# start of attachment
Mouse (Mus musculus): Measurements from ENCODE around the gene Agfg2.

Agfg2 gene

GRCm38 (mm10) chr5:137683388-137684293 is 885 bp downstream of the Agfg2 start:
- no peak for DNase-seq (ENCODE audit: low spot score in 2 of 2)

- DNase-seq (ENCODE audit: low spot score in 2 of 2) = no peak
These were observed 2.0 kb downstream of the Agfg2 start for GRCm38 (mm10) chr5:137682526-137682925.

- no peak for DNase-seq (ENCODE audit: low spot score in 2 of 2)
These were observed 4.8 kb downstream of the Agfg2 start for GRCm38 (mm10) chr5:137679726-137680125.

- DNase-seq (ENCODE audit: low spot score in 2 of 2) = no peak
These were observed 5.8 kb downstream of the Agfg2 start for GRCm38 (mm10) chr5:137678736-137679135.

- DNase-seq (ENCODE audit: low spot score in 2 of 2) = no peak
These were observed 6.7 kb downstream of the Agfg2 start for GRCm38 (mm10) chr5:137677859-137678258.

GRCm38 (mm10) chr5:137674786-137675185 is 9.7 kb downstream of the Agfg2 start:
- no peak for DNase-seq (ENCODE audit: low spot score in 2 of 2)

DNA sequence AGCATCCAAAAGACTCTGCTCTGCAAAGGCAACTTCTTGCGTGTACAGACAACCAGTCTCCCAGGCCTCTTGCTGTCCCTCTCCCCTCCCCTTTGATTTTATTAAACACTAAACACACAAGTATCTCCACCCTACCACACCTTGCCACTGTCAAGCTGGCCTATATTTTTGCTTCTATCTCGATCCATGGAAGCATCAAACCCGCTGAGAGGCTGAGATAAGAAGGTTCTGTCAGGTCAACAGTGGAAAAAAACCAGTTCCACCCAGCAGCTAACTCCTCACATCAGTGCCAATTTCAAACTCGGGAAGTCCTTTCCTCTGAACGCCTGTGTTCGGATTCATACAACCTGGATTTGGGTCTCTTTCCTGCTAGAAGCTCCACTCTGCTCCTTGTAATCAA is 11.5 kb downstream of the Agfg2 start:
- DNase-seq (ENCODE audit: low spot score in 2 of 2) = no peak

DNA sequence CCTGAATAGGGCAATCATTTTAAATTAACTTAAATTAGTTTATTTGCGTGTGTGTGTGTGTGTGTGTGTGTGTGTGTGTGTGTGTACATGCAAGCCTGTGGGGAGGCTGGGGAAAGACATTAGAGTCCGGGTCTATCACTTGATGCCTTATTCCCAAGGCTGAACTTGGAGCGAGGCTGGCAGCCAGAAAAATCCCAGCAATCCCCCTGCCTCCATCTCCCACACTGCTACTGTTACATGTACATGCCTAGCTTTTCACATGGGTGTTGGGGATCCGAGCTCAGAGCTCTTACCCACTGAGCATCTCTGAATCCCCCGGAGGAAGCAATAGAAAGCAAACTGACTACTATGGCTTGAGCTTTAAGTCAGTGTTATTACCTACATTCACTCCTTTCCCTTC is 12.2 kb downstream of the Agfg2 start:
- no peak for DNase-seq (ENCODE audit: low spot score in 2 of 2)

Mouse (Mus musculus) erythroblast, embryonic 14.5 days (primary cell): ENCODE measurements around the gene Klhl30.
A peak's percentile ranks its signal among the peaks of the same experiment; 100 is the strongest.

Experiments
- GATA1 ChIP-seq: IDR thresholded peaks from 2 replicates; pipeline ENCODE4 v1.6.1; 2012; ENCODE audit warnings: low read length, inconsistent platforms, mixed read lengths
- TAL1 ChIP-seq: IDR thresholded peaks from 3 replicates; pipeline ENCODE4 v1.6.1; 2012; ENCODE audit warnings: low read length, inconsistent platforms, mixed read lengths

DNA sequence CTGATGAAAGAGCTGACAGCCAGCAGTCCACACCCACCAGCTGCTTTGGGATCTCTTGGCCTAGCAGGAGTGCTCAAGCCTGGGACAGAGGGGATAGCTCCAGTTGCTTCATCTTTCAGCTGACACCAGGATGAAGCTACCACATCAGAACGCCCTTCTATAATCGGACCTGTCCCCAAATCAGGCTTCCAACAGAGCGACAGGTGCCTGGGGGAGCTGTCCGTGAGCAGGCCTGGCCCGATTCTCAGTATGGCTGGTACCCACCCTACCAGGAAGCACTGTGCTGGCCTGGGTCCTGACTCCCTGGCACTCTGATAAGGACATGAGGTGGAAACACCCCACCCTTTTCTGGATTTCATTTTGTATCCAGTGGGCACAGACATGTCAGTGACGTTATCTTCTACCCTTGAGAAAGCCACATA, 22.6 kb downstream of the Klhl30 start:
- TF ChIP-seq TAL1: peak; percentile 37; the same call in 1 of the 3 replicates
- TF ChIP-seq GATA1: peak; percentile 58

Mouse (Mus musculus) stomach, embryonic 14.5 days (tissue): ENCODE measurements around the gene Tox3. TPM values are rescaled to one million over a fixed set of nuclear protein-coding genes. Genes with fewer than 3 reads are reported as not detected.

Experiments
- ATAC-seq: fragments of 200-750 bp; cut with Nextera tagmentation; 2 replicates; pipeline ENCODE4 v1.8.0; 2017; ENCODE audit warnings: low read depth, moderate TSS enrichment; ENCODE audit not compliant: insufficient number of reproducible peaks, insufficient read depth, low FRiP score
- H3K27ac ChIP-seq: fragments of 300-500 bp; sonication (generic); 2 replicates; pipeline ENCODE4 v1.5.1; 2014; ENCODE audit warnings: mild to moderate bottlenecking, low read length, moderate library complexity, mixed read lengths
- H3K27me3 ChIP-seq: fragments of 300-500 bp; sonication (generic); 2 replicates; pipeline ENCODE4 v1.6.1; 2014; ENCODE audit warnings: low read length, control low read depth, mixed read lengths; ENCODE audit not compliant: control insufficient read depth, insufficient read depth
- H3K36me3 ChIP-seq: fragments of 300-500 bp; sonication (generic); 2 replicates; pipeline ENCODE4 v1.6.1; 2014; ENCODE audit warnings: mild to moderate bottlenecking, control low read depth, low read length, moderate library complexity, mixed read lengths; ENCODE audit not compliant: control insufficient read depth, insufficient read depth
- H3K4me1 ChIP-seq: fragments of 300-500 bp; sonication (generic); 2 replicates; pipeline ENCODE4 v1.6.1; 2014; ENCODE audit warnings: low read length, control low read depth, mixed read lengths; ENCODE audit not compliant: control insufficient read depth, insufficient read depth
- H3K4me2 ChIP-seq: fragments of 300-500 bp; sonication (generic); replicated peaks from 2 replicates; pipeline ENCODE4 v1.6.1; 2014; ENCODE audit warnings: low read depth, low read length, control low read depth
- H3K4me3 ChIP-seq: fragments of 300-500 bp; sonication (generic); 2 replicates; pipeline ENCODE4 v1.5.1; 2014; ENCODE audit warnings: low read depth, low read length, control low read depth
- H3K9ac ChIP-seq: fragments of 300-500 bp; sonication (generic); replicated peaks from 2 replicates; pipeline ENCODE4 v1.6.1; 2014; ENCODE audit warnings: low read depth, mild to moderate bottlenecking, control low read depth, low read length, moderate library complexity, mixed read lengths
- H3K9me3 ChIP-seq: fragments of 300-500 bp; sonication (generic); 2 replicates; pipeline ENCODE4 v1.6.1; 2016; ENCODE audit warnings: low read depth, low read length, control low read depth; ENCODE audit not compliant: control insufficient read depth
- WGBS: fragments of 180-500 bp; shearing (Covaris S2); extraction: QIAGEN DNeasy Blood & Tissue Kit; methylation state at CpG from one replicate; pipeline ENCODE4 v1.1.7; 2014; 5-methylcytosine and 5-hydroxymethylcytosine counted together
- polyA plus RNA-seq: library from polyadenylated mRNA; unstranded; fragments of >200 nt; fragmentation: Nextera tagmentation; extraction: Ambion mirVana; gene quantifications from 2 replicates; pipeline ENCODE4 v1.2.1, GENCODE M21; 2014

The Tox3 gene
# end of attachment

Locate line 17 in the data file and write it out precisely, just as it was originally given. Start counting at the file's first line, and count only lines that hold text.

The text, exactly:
DNA sequence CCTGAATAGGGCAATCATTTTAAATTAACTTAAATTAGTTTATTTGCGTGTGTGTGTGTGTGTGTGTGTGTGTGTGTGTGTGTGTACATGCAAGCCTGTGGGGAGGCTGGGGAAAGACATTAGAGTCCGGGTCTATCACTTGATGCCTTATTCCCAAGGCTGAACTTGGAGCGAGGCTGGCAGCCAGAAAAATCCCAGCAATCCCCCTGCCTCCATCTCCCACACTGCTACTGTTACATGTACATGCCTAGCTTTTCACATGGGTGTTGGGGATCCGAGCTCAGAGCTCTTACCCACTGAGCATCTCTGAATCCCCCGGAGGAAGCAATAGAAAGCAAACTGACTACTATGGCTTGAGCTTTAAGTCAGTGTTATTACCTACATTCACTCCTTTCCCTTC is 12.2 kb downstream of the Agfg2 start: